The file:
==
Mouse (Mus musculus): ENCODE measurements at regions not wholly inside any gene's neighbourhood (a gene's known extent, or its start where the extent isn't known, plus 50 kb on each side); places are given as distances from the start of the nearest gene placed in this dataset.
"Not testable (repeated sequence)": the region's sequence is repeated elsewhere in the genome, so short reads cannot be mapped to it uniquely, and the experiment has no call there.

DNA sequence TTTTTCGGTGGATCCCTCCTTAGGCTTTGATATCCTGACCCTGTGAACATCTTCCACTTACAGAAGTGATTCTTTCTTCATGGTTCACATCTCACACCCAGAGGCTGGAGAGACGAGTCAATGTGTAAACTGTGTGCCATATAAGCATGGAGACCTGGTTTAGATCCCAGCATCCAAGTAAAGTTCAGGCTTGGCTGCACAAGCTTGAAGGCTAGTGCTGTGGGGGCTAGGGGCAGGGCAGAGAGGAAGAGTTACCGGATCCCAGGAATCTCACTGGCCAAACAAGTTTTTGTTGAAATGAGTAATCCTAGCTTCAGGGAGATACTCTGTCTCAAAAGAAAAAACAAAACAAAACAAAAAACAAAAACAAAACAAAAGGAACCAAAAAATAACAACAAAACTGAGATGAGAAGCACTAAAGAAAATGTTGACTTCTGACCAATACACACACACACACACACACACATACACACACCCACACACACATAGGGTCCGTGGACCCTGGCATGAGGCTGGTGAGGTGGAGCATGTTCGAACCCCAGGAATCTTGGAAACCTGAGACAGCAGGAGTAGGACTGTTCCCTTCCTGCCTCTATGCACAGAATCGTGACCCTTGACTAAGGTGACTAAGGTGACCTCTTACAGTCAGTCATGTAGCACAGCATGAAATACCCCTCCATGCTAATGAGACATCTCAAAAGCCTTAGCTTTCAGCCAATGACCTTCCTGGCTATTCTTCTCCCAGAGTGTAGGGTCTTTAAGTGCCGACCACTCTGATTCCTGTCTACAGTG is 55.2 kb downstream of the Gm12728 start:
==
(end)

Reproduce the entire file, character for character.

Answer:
Mouse (Mus musculus): ENCODE measurements at regions not wholly inside any gene's neighbourhood (a gene's known extent, or its start where the extent isn't known, plus 50 kb on each side); places are given as distances from the start of the nearest gene placed in this dataset.
"Not testable (repeated sequence)": the region's sequence is repeated elsewhere in the genome, so short reads cannot be mapped to it uniquely, and the experiment has no call there.

DNA sequence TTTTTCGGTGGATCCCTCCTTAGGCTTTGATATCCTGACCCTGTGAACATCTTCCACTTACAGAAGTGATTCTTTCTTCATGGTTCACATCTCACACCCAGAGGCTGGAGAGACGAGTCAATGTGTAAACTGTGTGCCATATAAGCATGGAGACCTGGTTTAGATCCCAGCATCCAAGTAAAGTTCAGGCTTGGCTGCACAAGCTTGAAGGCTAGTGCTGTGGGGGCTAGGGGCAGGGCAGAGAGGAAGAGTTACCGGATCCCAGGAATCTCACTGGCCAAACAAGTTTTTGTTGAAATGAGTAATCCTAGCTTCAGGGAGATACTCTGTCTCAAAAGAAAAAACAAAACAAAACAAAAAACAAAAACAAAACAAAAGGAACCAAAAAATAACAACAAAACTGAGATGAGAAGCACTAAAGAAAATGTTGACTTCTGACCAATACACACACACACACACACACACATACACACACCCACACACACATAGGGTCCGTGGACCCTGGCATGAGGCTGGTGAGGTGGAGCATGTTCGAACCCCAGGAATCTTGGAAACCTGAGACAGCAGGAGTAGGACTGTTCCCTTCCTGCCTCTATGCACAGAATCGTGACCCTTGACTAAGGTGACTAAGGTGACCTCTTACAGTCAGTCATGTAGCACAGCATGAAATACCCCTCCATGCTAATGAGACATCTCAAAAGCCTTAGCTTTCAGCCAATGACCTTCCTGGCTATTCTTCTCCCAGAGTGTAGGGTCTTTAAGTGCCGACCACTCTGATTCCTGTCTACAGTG is 55.2 kb downstream of the Gm12728 start: